But these lobbyists are trying to expand this definition to include religiously affiliated colleges, universities, medical schools, hospitals, social service organizations, schools, you name it — so that these organizations will be able to refuse birth control coverage for their employees as well. This, despite the fact that these institutions in large part neither employ nor serve individuals who share their religious beliefs. In fact, they are open to and serve the public.

The result of such an expansion would be nothing short of tragic for millions of Americans and their families. Nearly 800,000 people work at Catholic hospitals and there are approximately two million students and workers at universities that have a religious affiliation. This expansion would impact all of these individuals — as well as their dependents, denying them a benefit that finally makes an essential health care service affordable.

An expanded refusal policy for any organization claiming to be “religious” would amount to the single most damaging refusal provision around birth control ever implemented. In fact, it would set a standard as bad as or even worse than the refusal provision that George W. Bush put into place near the end of his administration — and that President Obama sensibly and swiftly dismantled.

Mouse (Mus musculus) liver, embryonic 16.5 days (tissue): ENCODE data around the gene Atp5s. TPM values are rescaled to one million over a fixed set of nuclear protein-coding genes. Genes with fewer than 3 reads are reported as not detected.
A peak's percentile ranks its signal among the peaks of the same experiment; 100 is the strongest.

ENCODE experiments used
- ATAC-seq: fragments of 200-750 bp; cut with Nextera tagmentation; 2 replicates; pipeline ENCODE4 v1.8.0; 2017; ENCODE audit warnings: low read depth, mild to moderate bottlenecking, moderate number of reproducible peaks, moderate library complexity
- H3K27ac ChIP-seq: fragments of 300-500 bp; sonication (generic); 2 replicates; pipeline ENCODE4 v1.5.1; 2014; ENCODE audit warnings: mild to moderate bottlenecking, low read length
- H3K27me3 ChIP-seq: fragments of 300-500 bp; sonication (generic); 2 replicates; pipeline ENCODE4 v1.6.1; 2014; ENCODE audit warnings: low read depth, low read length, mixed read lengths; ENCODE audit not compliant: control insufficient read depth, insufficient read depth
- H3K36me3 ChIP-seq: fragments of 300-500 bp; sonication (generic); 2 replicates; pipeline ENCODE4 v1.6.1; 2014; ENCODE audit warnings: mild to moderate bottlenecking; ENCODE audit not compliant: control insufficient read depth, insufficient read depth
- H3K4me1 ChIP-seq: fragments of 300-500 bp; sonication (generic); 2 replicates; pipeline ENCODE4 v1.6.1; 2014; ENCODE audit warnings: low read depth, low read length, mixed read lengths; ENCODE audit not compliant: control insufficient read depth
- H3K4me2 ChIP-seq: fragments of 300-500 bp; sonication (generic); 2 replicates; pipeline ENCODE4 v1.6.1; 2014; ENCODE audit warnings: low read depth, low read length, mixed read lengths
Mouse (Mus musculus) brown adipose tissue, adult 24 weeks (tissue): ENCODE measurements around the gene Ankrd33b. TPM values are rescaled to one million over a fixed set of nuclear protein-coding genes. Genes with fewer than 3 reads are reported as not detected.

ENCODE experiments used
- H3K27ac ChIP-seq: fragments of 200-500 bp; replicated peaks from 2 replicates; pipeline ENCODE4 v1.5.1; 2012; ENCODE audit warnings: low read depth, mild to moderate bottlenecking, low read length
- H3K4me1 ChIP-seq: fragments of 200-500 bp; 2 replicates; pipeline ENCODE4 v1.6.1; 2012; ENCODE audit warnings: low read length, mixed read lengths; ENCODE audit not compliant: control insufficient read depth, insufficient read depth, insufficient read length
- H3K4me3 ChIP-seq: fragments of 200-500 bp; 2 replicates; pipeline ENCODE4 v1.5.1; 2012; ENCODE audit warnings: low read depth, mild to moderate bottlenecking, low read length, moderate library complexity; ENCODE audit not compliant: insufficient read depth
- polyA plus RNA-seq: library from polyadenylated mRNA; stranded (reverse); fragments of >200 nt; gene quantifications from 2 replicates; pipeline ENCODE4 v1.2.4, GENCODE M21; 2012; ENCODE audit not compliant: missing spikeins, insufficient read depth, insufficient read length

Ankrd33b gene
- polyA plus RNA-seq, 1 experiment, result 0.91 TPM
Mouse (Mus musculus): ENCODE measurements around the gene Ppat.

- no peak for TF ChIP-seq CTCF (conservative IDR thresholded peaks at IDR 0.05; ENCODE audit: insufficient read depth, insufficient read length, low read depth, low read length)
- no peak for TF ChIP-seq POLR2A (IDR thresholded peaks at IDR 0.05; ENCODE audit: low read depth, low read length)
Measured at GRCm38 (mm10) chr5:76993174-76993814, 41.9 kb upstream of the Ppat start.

In essence, this harmful and illogical measure would undermine the very purposes of the Affordable Care Act — eliminating discrimination in health care coverage and making sure all Americans have insurance coverage that meets their basic, preventive health needs. In fact, the U.S. Equal Employment Opportunity Commission (EEOC) has declared that the exclusion of insurance coverage for prescription contraceptive drugs and devices in an employer health plan that covers prescription drugs is sex discrimination.

An expanded refusal policy not only undermines a fundamental tenet of the Affordable Care Act — that every person in this country deserves a basic standard of health care coverage — it could set a devastating precedent that goes way beyond reproductive health care. Down the line, it could open the door to refusals to provide or cover any service that might be deemed to violate religious beliefs — whether it be a blood transfusion, condoms to prevent HIV transmission, end-of-life care, mental health services, or mere information about health care options.

Just last week, the voters of Mississippi overwhelmingly rejected a proposed “personhood” amendment, in large part because it would have prevented women from being able to access birth control. The American people support birth control, and American women use it. The beauty of birth control is if you don’t want or need it, you don’t have to use it. That’s a decision women can make perfectly well on their own, without the interference of government or religion. And that’s something on which we should all be able to agree.

Cross posted from the Huffington Post